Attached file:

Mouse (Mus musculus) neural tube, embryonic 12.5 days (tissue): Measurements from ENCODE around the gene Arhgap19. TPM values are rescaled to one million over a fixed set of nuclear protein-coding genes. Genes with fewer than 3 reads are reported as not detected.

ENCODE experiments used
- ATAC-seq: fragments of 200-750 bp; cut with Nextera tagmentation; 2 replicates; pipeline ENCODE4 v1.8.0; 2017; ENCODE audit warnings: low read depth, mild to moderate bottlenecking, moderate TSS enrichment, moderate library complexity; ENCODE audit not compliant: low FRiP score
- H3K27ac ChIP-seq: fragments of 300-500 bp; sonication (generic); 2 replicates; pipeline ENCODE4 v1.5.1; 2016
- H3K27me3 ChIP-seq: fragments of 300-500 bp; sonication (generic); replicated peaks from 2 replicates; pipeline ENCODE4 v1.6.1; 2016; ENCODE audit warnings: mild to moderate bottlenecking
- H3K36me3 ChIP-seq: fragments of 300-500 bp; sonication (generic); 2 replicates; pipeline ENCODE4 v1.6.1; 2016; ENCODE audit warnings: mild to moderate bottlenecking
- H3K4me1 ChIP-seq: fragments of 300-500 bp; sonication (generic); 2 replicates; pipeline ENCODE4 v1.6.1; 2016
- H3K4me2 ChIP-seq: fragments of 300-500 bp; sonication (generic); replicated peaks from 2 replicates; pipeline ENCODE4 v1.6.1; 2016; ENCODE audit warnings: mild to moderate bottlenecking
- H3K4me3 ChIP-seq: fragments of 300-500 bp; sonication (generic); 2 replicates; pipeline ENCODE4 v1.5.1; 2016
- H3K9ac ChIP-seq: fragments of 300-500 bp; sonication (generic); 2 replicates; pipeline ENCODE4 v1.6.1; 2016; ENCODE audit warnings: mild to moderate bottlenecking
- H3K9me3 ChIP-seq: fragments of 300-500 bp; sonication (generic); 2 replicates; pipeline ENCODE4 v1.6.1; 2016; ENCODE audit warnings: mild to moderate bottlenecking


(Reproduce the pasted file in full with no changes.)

Mouse (Mus musculus) neural tube, embryonic 12.5 days (tissue): Measurements from ENCODE around the gene Arhgap19. TPM values are rescaled to one million over a fixed set of nuclear protein-coding genes. Genes with fewer than 3 reads are reported as not detected.

ENCODE experiments used
- ATAC-seq: fragments of 200-750 bp; cut with Nextera tagmentation; 2 replicates; pipeline ENCODE4 v1.8.0; 2017; ENCODE audit warnings: low read depth, mild to moderate bottlenecking, moderate TSS enrichment, moderate library complexity; ENCODE audit not compliant: low FRiP score
- H3K27ac ChIP-seq: fragments of 300-500 bp; sonication (generic); 2 replicates; pipeline ENCODE4 v1.5.1; 2016
- H3K27me3 ChIP-seq: fragments of 300-500 bp; sonication (generic); replicated peaks from 2 replicates; pipeline ENCODE4 v1.6.1; 2016; ENCODE audit warnings: mild to moderate bottlenecking
- H3K36me3 ChIP-seq: fragments of 300-500 bp; sonication (generic); 2 replicates; pipeline ENCODE4 v1.6.1; 2016; ENCODE audit warnings: mild to moderate bottlenecking
- H3K4me1 ChIP-seq: fragments of 300-500 bp; sonication (generic); 2 replicates; pipeline ENCODE4 v1.6.1; 2016
- H3K4me2 ChIP-seq: fragments of 300-500 bp; sonication (generic); replicated peaks from 2 replicates; pipeline ENCODE4 v1.6.1; 2016; ENCODE audit warnings: mild to moderate bottlenecking
- H3K4me3 ChIP-seq: fragments of 300-500 bp; sonication (generic); 2 replicates; pipeline ENCODE4 v1.5.1; 2016
- H3K9ac ChIP-seq: fragments of 300-500 bp; sonication (generic); 2 replicates; pipeline ENCODE4 v1.6.1; 2016; ENCODE audit warnings: mild to moderate bottlenecking
- H3K9me3 ChIP-seq: fragments of 300-500 bp; sonication (generic); 2 replicates; pipeline ENCODE4 v1.6.1; 2016; ENCODE audit warnings: mild to moderate bottlenecking